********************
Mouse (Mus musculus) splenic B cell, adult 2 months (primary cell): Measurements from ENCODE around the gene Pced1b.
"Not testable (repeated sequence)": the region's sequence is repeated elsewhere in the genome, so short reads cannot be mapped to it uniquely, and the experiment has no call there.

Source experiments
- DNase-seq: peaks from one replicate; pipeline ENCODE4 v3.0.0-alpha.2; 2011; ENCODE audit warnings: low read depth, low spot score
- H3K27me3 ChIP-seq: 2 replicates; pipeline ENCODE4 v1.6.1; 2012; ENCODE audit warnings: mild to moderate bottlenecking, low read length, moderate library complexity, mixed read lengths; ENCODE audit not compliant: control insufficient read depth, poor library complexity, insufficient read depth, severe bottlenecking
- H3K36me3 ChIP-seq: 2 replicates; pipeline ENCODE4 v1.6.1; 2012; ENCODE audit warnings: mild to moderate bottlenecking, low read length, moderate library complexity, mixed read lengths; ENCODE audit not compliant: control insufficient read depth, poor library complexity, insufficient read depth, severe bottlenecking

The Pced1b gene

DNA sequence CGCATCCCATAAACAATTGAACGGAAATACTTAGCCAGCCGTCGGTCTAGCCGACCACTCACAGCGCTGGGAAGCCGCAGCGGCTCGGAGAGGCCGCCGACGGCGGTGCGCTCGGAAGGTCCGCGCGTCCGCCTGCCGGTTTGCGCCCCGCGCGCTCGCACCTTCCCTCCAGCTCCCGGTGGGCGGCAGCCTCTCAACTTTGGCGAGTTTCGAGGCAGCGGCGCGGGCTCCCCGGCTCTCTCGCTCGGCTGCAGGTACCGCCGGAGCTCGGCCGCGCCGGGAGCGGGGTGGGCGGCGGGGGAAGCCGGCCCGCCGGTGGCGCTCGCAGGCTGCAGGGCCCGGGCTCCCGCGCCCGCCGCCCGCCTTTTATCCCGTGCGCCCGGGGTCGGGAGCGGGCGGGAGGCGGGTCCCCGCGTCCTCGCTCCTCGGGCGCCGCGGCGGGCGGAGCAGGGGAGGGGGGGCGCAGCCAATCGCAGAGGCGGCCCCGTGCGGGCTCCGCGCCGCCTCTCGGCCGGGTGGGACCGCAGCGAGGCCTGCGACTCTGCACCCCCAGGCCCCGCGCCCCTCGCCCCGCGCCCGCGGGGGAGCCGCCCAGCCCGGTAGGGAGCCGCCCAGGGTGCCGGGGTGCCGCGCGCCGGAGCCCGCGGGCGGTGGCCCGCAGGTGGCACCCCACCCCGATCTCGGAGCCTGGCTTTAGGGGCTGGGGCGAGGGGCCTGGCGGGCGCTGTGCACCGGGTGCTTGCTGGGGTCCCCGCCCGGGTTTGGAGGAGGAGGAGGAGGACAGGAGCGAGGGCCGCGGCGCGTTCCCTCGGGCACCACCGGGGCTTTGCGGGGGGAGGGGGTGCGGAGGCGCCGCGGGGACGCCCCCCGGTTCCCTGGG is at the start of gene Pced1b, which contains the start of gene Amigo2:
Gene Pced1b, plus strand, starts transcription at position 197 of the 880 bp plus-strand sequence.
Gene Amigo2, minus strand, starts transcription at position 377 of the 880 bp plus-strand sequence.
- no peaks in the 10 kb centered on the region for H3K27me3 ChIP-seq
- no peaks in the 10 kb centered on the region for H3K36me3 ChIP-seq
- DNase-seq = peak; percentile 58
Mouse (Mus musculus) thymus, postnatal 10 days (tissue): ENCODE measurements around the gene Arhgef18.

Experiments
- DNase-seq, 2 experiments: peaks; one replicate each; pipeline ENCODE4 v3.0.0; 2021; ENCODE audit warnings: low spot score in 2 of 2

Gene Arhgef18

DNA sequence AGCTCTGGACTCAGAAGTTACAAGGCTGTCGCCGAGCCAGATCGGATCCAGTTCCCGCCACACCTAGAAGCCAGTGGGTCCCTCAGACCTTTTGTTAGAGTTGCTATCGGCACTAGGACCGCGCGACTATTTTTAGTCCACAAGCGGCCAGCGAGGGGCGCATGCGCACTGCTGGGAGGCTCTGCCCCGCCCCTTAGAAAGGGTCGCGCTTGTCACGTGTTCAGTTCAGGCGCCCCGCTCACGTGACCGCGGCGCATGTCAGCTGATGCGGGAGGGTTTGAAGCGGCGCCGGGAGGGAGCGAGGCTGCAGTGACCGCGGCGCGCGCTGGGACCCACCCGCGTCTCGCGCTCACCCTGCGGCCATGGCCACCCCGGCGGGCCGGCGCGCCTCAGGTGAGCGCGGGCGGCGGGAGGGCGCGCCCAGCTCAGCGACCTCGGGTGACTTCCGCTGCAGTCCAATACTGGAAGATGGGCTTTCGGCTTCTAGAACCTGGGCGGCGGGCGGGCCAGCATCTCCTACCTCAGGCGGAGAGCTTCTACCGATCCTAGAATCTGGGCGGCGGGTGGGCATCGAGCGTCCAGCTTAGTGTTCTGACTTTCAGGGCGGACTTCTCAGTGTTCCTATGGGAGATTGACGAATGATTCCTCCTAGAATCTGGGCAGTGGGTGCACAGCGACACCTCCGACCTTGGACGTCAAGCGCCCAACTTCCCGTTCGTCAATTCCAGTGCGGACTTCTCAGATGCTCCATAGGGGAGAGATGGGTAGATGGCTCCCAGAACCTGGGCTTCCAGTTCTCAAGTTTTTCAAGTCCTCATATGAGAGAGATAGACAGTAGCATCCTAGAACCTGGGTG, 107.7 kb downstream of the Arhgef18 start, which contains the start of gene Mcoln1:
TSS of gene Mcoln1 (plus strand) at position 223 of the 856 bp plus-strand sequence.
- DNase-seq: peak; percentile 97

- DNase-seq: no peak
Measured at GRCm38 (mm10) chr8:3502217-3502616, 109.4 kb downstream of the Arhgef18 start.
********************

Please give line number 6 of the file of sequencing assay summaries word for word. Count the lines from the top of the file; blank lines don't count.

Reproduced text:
- H3K36me3 ChIP-seq: 2 replicates; pipeline ENCODE4 v1.6.1; 2012; ENCODE audit warnings: mild to moderate bottlenecking, low read length, moderate library complexity, mixed read lengths; ENCODE audit not compliant: control insufficient read depth, poor library complexity, insufficient read depth, severe bottlenecking